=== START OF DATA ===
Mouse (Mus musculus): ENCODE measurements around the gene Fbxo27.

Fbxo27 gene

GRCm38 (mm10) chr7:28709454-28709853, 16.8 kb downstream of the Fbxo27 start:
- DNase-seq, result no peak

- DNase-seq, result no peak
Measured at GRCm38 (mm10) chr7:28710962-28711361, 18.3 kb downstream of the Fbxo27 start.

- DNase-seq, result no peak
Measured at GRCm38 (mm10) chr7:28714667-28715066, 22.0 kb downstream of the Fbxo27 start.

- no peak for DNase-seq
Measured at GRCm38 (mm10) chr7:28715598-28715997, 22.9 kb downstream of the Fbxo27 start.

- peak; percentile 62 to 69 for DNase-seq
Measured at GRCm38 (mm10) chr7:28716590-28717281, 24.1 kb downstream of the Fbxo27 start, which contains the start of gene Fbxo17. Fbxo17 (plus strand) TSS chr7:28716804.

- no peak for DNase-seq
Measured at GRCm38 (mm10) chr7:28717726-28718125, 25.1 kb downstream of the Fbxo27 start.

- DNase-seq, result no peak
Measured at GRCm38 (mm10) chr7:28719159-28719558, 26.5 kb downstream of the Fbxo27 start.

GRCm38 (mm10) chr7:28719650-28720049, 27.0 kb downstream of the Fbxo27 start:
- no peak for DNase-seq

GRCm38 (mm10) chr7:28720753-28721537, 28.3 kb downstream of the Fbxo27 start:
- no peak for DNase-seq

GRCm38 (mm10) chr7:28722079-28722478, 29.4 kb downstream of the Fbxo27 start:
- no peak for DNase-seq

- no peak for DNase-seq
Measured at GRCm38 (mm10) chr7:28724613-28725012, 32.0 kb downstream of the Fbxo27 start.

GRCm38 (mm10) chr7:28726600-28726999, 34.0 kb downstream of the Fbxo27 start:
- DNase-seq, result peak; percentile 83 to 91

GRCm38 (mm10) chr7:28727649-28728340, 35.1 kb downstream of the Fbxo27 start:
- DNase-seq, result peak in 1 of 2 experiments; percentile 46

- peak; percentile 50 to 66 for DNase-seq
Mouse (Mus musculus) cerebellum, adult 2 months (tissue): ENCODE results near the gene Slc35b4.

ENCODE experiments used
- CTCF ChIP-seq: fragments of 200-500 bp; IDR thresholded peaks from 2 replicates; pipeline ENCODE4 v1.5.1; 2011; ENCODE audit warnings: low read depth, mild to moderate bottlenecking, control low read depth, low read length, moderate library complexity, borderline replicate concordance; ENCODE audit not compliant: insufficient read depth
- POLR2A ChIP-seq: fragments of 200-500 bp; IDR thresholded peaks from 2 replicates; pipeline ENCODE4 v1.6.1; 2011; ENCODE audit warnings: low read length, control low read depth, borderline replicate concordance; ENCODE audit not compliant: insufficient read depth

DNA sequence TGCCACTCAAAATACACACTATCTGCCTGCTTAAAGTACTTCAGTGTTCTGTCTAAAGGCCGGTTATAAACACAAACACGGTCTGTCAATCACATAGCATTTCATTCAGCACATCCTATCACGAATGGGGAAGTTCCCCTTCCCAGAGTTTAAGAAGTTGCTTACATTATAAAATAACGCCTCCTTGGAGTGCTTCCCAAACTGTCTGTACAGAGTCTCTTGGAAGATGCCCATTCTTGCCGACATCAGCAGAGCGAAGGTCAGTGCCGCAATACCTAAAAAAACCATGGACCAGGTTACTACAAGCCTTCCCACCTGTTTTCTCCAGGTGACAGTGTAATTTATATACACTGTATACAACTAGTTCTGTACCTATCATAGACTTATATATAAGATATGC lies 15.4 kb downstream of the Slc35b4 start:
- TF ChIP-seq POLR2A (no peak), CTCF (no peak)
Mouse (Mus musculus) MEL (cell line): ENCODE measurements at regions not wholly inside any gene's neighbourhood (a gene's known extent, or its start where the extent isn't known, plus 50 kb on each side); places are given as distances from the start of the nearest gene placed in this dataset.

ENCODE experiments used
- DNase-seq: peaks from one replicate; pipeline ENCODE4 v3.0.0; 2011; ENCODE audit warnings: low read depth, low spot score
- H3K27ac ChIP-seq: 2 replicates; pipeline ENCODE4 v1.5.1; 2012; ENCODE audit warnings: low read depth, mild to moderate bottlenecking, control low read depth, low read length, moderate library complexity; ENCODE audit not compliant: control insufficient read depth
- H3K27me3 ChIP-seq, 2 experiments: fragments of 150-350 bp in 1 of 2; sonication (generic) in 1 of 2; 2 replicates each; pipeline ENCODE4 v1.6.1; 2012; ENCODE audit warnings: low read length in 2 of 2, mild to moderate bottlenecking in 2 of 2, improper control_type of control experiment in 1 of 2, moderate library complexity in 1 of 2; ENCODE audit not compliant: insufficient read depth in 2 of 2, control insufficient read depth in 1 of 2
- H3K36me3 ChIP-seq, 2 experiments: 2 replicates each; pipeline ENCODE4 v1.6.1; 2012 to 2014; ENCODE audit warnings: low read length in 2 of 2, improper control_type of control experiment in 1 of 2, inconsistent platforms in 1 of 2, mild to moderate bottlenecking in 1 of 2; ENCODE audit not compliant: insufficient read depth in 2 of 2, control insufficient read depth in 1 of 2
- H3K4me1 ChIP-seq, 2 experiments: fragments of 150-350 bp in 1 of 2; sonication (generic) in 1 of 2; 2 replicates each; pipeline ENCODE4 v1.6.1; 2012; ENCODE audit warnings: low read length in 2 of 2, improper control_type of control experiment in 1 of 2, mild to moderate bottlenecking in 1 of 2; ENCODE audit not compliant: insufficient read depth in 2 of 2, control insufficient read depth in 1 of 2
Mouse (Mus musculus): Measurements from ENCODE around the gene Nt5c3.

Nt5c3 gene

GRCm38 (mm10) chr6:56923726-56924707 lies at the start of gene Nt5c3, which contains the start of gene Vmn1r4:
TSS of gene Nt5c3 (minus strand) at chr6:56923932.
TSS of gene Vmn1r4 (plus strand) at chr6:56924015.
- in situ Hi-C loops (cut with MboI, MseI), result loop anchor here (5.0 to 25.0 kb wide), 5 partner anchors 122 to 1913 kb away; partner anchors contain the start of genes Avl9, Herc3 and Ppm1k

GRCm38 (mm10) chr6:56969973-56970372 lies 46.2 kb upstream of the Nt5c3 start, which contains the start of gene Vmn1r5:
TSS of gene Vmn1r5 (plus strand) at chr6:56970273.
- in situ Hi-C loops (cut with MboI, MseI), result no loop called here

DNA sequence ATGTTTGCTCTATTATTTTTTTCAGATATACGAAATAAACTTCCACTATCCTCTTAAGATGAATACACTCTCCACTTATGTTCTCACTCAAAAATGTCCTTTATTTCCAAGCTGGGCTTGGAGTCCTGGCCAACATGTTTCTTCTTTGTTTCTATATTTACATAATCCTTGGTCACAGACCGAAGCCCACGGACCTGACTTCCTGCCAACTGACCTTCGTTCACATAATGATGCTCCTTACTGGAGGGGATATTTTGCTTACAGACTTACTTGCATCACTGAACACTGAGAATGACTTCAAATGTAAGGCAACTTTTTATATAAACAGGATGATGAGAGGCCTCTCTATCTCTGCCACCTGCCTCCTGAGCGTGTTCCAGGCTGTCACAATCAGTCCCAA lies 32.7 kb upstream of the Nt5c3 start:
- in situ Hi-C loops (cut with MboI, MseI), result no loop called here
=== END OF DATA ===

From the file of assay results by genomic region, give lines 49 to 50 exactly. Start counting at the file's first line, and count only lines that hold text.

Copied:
GRCm38 (mm10) chr6:56969973-56970372 lies 46.2 kb upstream of the Nt5c3 start, which contains the start of gene Vmn1r5:
TSS of gene Vmn1r5 (plus strand) at chr6:56970273.